Cultivators in the swamp: social structure and horticulture in a New Guinea society (Frederik-Hendrik Island, West New Guinea)
Van Gorcum • Assen • Published In 1965 • Pages: xii, 308
By: Serpenti, L. M..
AbstractThis book describes salient features of Kimam culture and society, with particular focus on food production, marriage rules, exchange practices, and life-cycles. The emphasis is on how living on a swampy island where much of the land is never completely dry, even during the dry season, affects many aspects of community life. Because suitable patches of higher ground may be separated by vast swamps, each village is autonomous and is divided into two segments operating as partners for exchanging women, food, labor, and additional culturally-defined rights and responsibilities. Economically, each household builds up their own gardens in the surrounding swamp using grass and mud, making them objects not just of intensive labor investment by men but also elaborate community rituals of protection and revitalization.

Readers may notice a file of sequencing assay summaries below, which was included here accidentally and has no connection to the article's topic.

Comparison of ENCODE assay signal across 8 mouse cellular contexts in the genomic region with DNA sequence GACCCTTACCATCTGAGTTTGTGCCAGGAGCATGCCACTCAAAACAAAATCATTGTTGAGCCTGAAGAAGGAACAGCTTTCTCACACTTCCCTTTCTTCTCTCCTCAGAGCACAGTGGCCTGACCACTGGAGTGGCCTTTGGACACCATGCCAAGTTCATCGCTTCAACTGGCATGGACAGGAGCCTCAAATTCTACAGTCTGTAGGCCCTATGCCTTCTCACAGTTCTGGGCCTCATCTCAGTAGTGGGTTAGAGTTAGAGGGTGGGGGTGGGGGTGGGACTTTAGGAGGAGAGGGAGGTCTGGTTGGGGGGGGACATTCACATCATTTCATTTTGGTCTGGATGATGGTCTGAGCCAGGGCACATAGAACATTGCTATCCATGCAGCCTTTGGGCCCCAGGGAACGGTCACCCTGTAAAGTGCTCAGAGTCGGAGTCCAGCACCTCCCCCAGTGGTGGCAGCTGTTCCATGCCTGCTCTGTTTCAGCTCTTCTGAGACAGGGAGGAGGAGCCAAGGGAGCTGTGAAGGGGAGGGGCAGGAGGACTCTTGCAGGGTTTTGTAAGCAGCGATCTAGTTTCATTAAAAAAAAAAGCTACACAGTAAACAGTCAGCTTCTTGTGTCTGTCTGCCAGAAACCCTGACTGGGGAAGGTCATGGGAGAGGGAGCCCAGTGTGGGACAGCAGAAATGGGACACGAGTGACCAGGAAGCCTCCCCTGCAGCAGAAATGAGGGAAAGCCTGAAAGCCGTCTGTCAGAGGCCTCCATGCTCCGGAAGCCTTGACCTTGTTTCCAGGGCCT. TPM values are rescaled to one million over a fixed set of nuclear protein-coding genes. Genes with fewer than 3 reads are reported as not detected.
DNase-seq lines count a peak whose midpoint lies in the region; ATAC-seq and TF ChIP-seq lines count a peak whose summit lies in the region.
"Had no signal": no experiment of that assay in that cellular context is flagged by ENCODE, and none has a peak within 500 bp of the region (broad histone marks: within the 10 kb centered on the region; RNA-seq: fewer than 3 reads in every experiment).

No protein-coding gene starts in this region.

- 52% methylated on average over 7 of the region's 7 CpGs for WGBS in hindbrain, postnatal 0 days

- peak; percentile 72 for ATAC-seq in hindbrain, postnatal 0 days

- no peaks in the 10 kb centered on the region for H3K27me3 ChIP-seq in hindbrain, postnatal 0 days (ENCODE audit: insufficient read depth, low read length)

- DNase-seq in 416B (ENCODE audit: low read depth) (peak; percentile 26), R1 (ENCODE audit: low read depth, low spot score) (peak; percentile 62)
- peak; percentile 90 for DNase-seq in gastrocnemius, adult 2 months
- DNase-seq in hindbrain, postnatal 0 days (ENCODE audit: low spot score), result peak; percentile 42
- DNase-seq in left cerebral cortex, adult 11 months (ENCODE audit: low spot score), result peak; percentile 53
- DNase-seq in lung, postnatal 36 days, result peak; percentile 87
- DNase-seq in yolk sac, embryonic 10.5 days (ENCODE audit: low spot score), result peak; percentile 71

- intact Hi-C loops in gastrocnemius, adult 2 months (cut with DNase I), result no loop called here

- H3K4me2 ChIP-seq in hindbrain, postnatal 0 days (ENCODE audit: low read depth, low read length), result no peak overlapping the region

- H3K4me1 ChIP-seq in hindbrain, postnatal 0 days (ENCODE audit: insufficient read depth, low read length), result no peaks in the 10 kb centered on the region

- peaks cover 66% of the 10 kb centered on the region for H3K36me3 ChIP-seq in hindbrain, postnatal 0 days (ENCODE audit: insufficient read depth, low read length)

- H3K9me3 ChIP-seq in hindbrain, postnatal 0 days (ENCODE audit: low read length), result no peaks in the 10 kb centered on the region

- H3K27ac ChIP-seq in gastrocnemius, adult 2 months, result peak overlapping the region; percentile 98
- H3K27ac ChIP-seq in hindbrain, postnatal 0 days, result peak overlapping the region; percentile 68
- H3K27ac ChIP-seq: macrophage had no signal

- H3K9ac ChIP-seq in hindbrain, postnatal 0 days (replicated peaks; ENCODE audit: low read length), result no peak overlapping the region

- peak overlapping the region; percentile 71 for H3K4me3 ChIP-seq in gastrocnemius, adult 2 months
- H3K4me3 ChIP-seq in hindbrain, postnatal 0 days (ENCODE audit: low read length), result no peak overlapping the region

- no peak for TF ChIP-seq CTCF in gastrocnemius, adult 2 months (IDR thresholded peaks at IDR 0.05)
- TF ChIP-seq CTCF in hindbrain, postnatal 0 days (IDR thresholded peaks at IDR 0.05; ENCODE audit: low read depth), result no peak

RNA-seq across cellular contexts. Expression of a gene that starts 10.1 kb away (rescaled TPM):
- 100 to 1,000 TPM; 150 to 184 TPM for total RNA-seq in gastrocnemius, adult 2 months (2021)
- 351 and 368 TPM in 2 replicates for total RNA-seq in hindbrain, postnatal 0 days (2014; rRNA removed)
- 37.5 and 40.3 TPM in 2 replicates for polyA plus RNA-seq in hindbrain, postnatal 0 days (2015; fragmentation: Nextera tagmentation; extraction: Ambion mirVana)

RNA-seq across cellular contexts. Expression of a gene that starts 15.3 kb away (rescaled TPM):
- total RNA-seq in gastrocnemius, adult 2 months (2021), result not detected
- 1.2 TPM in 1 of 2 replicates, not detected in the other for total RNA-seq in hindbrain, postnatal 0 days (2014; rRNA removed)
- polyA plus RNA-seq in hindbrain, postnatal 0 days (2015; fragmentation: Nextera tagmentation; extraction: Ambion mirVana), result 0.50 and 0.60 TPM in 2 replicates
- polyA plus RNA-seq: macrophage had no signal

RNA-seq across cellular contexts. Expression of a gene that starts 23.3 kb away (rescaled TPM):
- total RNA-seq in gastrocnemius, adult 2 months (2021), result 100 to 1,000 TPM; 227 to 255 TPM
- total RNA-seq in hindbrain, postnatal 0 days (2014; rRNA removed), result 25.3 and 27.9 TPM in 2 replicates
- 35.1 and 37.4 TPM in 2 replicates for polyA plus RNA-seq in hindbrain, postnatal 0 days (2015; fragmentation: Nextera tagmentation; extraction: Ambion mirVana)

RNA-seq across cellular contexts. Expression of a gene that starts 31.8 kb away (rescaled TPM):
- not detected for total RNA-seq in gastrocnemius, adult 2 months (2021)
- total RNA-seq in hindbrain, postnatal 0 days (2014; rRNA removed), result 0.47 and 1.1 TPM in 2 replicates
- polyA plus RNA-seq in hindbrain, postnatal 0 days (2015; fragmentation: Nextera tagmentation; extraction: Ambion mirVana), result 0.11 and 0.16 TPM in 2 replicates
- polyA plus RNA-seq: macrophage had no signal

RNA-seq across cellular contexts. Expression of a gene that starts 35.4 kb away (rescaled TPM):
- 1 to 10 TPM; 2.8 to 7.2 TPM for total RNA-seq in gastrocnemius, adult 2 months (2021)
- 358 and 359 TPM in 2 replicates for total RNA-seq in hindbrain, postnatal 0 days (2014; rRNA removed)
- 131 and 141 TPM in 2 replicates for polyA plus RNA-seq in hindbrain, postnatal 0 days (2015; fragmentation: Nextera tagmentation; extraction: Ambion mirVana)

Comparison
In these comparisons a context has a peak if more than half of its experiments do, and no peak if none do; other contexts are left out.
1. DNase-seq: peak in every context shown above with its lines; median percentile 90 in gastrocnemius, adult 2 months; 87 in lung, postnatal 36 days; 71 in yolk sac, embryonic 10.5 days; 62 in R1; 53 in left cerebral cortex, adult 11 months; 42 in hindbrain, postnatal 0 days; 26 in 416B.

- HRAF PubDate
- Sub Region
- Document Type
- Ethnologist - 5
- Teferi Abate Adem ; 2018
- Coverage Date
- Coverage Place
- Bamol, Yos Sudarso (Frederik-Hendrik) Island, Papua, Indonesia
- L. M. Serpenti
- Includes bibliographical references (p. 305-308)
- Ethnology--Frederik Hendrik Island
- Horticulture--Frederik Hendrik Island